SOC: 15-1141 OOH: U060
|Total Jobs in 2016||119,500|
|Expected Growth||11% (Faster than average)|
|New Jobs To Be Added
from 2016 to 2026
|Median Pay||$75,000 or more|
Employment of database administrators (DBAs) is projected to grow 11 percent from 2016 to 2026, faster than the average for all occupations. Growth in this occupation will be driven by the increased data needs of companies in all sectors of the economy. Database administrators will be needed to organize and present data in a way that makes it easy for analysts and other stakeholders to understand.
The increasing popularity of database-as-a-service, which allows database administration to be done by a third party over the Internet, could increase the employment of DBAs at cloud computing firms in the data processing, hosting, and related services industry. Employment of DBAs in this industry is projected to grow 17 percent from 2016 to 2026.
Employment of DBAs in the computer systems design and related services industry is projected to grow 20 percent from 2016 to 2026. The increasing adoption of cloud services by small and medium-sized businesses that do not have their own dedicated information technology (IT) departments could increase the employment of DBAs in establishments in this industry.
Job prospects should be favorable. Database administrators are in high demand, and firms sometimes have difficulty finding qualified workers. Applicants who have experience with the latest technology should have the best prospects.
The median annual wage for database administrators was $84,950 in May 2016. The median wage is the wage at which half the workers in an occupation earned more than that amount and half earned less. The lowest 10 percent earned less than $47,300, and the highest 10 percent earned more than $129,930.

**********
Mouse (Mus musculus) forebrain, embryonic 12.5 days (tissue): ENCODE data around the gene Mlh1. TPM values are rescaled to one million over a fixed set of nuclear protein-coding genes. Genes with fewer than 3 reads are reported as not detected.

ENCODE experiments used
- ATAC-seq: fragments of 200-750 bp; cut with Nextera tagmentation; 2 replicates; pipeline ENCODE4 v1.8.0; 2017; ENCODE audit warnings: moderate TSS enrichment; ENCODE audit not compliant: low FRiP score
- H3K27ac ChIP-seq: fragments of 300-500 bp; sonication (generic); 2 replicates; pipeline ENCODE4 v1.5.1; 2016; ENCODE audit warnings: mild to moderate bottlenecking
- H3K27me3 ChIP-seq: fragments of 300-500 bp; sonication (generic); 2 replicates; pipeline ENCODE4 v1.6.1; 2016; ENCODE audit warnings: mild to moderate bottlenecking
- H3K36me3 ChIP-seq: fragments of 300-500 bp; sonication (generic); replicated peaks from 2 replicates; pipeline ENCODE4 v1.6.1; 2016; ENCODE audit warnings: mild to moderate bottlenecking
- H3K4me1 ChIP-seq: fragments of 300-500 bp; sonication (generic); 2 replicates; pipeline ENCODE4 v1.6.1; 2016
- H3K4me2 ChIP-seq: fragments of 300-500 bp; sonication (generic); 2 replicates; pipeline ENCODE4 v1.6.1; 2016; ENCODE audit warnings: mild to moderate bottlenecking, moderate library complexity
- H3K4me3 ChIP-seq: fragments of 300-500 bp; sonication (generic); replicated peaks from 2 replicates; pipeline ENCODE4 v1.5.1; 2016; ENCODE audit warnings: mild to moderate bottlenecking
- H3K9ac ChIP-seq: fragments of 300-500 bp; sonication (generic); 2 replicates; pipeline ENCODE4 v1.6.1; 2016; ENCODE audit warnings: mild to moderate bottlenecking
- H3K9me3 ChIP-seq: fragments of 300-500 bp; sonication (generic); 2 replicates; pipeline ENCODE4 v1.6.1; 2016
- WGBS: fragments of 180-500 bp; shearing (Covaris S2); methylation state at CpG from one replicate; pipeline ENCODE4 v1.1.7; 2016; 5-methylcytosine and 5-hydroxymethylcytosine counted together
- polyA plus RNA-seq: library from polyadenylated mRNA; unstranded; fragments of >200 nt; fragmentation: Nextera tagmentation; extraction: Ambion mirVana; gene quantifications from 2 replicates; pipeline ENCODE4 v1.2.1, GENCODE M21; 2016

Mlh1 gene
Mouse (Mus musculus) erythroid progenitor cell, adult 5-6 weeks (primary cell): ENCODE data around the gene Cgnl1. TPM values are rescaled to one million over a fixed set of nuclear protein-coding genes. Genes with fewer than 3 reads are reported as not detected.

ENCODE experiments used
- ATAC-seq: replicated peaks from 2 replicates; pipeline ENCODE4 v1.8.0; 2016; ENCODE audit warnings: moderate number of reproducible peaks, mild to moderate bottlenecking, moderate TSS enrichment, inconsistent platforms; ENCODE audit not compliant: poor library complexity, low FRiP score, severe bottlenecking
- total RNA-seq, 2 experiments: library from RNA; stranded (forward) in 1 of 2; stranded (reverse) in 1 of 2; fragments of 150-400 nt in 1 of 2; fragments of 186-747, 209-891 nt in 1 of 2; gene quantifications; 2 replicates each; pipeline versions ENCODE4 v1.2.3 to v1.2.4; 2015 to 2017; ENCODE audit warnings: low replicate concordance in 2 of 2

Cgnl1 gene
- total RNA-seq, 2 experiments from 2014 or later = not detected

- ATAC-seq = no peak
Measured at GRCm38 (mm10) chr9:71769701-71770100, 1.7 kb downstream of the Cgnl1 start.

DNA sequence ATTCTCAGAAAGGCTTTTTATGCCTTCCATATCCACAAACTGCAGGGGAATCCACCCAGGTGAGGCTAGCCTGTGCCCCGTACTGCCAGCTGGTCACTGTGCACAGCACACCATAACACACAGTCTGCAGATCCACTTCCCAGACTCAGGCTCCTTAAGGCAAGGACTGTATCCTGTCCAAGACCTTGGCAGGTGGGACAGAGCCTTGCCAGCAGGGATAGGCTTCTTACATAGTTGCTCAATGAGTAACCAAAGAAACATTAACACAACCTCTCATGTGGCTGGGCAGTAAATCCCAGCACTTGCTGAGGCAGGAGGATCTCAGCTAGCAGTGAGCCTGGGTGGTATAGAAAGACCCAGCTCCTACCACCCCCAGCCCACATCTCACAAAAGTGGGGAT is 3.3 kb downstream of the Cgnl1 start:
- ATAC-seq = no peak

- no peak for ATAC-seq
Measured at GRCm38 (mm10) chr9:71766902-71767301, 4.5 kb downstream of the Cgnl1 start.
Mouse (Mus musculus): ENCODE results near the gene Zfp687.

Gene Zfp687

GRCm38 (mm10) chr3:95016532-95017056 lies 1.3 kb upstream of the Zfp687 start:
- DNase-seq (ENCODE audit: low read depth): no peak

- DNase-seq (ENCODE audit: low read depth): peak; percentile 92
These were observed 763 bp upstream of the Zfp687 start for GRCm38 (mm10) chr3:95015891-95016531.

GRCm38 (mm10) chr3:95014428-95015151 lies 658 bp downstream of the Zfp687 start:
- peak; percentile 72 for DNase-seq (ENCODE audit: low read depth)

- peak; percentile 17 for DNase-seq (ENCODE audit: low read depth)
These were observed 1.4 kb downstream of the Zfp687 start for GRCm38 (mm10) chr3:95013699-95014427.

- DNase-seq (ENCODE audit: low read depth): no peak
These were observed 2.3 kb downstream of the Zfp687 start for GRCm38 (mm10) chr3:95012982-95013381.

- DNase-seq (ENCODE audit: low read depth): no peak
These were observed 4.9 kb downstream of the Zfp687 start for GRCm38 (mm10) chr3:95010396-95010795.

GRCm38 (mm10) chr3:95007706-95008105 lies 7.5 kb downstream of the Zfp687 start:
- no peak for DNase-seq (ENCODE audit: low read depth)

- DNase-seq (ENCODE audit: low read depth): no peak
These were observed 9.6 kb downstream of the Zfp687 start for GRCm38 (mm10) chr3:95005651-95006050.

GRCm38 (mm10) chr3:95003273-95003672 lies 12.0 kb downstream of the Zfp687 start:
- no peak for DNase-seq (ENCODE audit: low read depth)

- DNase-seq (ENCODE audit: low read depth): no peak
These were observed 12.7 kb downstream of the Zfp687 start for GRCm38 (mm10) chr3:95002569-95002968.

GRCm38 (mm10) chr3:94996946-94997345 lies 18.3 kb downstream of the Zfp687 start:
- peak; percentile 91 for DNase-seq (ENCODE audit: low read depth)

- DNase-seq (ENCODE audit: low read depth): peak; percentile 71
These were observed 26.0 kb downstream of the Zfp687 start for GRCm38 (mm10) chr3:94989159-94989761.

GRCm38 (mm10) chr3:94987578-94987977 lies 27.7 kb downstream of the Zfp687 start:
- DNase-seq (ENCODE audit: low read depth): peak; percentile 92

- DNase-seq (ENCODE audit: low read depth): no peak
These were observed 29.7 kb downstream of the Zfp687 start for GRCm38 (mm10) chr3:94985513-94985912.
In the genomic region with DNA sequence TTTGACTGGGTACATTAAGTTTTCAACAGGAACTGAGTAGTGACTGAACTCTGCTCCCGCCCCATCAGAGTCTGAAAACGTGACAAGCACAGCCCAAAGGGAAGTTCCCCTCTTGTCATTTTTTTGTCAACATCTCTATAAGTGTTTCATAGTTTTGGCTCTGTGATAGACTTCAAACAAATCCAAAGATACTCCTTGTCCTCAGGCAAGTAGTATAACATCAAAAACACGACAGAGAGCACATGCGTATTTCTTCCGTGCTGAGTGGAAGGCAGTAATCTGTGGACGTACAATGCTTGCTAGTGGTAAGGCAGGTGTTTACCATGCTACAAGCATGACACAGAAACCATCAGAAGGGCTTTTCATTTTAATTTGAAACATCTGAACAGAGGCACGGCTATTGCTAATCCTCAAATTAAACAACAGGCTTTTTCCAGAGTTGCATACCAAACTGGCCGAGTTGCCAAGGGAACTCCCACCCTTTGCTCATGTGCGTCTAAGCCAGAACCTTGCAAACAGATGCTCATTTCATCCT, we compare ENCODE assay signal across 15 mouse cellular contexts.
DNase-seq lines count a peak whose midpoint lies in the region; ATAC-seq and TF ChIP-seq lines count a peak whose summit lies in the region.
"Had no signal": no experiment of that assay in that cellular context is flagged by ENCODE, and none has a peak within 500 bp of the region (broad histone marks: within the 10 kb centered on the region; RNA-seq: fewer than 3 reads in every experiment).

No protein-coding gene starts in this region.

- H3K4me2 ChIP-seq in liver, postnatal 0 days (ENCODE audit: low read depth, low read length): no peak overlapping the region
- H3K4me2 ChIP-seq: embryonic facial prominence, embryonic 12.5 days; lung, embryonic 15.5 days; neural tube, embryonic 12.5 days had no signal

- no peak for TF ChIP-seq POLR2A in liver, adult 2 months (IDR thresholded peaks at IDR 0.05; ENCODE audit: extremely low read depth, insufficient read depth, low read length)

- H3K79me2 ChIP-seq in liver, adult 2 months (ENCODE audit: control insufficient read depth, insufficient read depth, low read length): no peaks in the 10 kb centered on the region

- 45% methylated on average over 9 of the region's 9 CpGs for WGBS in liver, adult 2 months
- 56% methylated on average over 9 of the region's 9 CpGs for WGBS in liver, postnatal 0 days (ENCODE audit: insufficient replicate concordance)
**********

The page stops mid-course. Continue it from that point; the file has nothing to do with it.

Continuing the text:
In May 2016, the median annual wages for database administrators in the top industries in which they worked were as follows:
|Computer systems design and related services||$95,580|
|Management of companies and enterprises||92,410|
|Data processing, hosting, and related services||89,370|
|Insurance carriers and related activities||88,190|
|Educational services; state, local, and private||70,470|
Database administrators use specialized software to store and organize data, such as financial information and customer shipping records. They make sure that data are available to users and secure from unauthorized access.
Database administrators typically do the following:
Database administrators, often called DBAs, make sure that data analysts and other users can easily use databases to find the information they need and that systems perform as they should. Some DBAs oversee the development of new databases. They have to determine the needs of the database and who will be using it. They often monitor database performance and conduct performance-tuning support.
Many databases contain personal or financial information, making security important. Database administrators often plan security measures, making sure that data are secure from unauthorized access.
Many database administrators are general-purpose DBAs and have all of these duties. However, some DBAs specialize in certain tasks that vary with an organization and its needs. Two common specialties are as follows: